Can “Forever Chemicals” Be Causing Male Infertility?

Several takeout containers including cups and bag lying across a counter

In the spirit of bringing you the latest research that affects male fertility, a Danish study¹ was recently published about the effects of forever chemicals and, in particular, PFAS or per and polyfluoroalkyl substances on sperm count and mobility. The study sought to understand how a mother’s exposure to these toxic chemicals during pregnancy could affect the child’s fertility later in life. Why does this matter? Testicular development in males occurs during the first trimester of pregnancy, and this is also a time when external endocrine disruptors can make a big difference. In this case, PFAS made up of thousands of different chemicals, accumulates in the human body and crosses the placental barrier into the child.

What This Study Showed

Approximately 860 men were evaluated. Their mothers provided blood samples during the first trimester of their pregnancy between 1996 and 2002. The study found that mothers with higher PFAS levels had children who were more likely to have a lower sperm count and mobility issues than adults.

Why This Study Matters

When we look at the increasing rates of male infertility, we know that there is no single cause. Instead, cases of infertility must be discussed and evaluated both from an individual and a societal level. It seems that exposure to these, amongst other environmental chemicals, may be partly to blame for some infertility cases. Most Americans have been exposed to and therefore retain PFAS in their blood – remember, once exposed, the body cannot remove these chemicals (hence the “forever” moniker).

Beyond infertility, these chemicals can also cause significant diseases later in life. Research suggests that these chemicals may cause metabolic disorders, including type-2 diabetes, high cholesterol, obesity, and more, all of which can also affect urinary health.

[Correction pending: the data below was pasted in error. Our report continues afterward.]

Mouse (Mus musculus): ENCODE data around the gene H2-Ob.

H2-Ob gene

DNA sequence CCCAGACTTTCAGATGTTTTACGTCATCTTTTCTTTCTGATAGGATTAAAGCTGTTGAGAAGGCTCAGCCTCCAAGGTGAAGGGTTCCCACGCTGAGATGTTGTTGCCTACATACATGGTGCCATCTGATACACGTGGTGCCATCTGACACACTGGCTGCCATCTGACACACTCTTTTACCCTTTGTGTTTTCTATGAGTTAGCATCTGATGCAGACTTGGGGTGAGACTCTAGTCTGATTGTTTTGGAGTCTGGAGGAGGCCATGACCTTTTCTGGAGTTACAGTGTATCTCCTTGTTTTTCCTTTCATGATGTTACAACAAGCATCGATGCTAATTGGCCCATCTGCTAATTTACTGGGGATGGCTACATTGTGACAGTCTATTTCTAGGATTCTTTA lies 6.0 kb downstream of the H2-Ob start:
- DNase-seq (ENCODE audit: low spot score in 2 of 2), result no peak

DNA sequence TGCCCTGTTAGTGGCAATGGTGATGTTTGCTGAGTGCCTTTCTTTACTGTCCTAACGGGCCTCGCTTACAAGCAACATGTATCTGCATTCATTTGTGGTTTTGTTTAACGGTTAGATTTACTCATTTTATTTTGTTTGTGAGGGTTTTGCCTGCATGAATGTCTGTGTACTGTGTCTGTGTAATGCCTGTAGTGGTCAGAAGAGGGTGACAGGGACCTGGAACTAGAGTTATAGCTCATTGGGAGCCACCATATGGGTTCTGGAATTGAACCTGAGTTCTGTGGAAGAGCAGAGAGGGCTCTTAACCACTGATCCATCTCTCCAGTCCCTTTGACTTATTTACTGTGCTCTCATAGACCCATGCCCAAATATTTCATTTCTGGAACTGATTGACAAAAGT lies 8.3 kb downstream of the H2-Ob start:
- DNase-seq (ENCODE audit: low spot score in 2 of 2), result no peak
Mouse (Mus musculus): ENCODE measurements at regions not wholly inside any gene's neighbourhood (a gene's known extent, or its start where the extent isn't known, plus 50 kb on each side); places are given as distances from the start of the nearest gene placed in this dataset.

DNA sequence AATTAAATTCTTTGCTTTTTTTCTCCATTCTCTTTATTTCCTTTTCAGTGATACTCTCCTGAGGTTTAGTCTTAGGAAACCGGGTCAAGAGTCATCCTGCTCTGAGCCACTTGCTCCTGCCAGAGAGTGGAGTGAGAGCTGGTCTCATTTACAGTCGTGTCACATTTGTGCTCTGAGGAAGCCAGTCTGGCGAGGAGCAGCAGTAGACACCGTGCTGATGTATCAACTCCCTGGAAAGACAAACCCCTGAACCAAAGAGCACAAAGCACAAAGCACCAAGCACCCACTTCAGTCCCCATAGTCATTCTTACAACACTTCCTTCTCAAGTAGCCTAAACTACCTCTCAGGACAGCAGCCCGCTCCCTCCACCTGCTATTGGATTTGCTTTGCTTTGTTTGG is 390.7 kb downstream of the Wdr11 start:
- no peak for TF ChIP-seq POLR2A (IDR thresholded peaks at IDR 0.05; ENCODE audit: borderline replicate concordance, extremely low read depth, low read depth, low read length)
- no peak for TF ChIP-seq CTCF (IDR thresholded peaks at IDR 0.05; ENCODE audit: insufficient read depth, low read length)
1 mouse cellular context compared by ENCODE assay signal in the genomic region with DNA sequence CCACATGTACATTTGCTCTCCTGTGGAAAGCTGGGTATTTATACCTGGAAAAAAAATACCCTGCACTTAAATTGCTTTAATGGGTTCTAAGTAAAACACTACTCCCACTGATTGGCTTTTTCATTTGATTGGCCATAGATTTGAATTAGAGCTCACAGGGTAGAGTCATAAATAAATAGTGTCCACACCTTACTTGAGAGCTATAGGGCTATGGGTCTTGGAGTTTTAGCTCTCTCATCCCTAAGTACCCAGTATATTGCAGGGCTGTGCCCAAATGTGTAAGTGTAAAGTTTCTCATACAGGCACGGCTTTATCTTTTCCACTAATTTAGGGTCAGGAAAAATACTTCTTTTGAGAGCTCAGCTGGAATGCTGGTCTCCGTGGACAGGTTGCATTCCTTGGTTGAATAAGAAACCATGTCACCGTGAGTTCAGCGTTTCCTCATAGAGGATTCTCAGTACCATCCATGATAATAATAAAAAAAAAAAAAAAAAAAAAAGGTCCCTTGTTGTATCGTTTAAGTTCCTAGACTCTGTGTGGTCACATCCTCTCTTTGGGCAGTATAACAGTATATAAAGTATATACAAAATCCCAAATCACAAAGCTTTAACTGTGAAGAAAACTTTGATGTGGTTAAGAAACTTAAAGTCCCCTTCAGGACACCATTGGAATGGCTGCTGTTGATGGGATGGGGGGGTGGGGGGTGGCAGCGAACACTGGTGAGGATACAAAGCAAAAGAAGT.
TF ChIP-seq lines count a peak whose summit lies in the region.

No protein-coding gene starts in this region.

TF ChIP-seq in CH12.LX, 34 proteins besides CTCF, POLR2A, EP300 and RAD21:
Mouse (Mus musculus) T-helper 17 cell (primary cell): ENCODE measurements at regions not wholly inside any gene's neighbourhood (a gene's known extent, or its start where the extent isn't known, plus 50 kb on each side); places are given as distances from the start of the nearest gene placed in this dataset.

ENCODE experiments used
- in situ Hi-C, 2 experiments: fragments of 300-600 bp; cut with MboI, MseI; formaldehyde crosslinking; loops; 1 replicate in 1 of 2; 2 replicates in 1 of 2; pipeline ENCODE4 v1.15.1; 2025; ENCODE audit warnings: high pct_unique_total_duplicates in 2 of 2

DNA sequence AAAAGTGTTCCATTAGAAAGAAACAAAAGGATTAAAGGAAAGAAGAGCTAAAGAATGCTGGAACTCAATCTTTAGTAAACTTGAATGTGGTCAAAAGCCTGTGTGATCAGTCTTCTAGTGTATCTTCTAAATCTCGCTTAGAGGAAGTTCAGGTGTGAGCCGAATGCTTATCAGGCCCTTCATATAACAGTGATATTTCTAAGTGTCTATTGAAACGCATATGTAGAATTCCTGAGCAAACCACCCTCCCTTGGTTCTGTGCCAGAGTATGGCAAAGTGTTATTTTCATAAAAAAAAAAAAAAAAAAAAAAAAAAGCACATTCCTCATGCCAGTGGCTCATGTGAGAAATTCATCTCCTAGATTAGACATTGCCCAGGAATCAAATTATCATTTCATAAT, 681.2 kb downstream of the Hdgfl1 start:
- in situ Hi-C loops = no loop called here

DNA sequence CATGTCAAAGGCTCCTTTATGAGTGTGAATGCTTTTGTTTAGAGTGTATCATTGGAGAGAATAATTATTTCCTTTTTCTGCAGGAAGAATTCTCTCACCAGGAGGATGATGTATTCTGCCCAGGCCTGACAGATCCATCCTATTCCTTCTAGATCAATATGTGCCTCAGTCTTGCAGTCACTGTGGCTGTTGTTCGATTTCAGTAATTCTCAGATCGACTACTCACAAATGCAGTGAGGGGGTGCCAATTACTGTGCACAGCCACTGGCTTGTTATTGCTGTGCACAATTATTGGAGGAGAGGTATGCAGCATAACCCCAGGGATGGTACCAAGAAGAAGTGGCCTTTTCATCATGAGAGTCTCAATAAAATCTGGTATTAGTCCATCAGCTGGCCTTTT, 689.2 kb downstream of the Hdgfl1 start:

What’s the Prognosis?

Unfortunately, because of the ubiquitous nature of these chemicals, most pregnant mothers have been exposed to these toxic chemicals. Virtually every adult has been as well. Why? These chemicals are often used in food product packaging to improve their water and grease-resistant properties. The result is that many of your fast food and takeout containers have PFAS. Some of the most egregious packaging includes fast-food wrappers and boxes, popcorn bags, and pizza boxes.

How Can You Avoid These Chemicals?

Unfortunately, we do not yet have a regulatory structure identifying and regulating these chemicals. However, much like BPA and phthalates, consumers and food producers are taking note. Companies like Chick-fil-A, Chipotle, Whole Foods, and Burger King have alluded to or promised to remove these chemicals from their packaging. Of course, the time and cost to do so are such that we can expect to be exposed to these chemicals for many more years unless something is done from a public awareness or regulatory standpoint. For the time being, the fact that PFAS is not visible nor has acute effects (that we are aware of) often makes it a lower priority for many people. Regardless, working with a men’s health specialist like Dr. Kapadia is an essential first step to understanding the potential causes of infertility and developing a treatment plan to address it.

In the meantime, do your research to find out if any of the products you or your family members consume contain harmful chemicals. You may even wish to consider choosing products that specifically exclude these chemicals from their packaging. Even though it’s likely that we have all been exposed to PFAS already, reducing our future exposure can only be beneficial. Be your own health advocate by ensuring that what you eat and drink is not tainted by harmful chemicals.

References:

  1. Petersen KU, Hærvig KK, Flachs EM, Bonde JP, Lindh C, Hougaard KS, Toft G, Ramlau-Hansen CH, Tøttenborg SS. Per- and polyfluoroalkyl substances (PFAS) and male reproductive function in young adulthood; a cross-sectional study. Environ Res. 2022 Sep;212(Pt A):113157. doi: 10.1016/j.envres.2022.113157. Epub 2022 Mar 19. PMID: 35318009.

Request an Appointment